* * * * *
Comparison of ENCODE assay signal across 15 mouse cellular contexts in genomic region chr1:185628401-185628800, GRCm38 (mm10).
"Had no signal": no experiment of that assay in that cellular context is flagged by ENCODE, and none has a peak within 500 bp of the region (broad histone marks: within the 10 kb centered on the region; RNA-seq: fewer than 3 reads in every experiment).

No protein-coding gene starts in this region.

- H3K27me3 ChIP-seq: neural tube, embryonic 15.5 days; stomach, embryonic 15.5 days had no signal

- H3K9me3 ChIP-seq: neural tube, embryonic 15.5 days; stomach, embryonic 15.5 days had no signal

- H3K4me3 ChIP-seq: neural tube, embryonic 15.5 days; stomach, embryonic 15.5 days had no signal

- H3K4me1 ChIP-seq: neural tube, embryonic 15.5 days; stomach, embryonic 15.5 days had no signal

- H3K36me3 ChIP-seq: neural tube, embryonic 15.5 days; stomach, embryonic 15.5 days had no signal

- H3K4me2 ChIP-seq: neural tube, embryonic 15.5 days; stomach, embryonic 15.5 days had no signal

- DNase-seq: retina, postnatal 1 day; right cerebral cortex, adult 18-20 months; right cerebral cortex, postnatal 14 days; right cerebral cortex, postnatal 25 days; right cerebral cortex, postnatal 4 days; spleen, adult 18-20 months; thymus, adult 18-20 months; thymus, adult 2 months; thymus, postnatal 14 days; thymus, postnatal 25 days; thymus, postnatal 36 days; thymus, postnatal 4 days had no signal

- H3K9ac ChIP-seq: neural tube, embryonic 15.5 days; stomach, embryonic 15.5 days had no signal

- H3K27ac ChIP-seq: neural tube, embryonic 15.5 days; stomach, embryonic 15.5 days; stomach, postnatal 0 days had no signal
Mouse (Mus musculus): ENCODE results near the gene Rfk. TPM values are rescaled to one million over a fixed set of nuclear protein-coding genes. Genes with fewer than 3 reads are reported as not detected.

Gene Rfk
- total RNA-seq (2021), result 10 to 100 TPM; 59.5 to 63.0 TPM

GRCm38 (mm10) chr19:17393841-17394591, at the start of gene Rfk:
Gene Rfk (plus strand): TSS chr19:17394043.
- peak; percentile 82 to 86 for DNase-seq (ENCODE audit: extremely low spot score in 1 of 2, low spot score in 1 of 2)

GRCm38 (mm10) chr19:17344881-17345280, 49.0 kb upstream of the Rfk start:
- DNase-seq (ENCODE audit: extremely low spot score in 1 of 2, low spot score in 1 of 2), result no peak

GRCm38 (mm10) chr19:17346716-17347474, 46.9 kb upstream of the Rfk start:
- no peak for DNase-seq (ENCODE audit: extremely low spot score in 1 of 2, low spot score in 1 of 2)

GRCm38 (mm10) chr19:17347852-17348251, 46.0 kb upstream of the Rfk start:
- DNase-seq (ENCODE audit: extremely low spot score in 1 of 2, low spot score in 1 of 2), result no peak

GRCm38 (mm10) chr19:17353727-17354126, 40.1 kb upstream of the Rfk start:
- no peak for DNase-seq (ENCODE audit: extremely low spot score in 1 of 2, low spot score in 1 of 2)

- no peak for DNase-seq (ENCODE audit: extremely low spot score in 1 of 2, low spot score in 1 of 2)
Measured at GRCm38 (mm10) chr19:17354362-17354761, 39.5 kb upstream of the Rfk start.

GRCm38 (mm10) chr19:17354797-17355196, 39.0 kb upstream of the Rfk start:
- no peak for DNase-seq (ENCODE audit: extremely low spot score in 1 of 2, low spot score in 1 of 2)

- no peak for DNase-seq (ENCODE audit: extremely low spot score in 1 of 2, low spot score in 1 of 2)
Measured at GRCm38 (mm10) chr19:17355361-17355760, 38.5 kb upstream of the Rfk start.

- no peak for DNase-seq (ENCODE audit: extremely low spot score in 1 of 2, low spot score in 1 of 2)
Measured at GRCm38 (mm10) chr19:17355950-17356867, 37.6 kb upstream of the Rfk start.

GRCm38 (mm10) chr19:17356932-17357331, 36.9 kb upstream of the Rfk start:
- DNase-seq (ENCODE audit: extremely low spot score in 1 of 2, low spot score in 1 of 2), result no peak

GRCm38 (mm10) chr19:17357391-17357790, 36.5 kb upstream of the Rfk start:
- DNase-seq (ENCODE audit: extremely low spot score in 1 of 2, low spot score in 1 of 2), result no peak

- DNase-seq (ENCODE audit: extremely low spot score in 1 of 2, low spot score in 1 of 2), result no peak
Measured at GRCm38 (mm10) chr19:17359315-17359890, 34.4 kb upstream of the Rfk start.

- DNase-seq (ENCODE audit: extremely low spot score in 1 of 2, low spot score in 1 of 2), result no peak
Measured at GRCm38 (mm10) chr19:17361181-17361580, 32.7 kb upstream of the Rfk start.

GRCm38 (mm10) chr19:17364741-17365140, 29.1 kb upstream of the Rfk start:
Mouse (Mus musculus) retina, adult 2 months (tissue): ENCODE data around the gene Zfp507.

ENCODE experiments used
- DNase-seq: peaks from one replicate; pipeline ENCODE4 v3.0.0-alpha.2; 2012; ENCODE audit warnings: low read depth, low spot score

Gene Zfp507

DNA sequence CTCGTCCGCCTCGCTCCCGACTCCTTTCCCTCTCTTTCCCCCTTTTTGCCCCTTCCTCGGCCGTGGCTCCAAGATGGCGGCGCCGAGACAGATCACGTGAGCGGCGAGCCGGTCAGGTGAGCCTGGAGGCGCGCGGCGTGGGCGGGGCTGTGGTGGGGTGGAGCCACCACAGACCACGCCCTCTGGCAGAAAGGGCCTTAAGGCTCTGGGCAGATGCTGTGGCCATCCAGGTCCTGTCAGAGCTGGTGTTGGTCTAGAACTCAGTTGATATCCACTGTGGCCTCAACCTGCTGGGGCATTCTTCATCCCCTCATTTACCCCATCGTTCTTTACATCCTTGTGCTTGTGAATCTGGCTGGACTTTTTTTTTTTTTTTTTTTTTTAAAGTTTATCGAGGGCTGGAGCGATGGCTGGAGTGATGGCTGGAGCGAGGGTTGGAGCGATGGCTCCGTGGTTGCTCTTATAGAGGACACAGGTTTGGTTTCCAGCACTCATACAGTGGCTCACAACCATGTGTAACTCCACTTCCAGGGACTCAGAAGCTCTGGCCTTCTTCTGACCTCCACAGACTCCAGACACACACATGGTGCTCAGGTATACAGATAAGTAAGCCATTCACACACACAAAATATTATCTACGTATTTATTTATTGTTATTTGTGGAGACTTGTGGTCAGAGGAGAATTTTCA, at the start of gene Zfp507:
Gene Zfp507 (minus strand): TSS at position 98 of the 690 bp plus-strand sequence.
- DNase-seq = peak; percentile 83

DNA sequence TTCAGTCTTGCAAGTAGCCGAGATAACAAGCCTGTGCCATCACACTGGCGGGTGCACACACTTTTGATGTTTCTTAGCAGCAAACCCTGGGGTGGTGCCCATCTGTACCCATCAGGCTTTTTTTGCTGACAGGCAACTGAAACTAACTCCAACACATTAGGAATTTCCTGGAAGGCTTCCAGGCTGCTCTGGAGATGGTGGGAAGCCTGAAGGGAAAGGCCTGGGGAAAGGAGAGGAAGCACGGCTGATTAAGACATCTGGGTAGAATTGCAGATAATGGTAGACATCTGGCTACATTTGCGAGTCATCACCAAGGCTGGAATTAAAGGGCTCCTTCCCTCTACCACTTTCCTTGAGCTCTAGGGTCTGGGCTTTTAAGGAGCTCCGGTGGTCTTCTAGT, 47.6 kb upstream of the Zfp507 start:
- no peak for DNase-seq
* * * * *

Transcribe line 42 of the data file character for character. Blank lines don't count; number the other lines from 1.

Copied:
Measured at GRCm38 (mm10) chr19:17361181-17361580, 32.7 kb upstream of the Rfk start.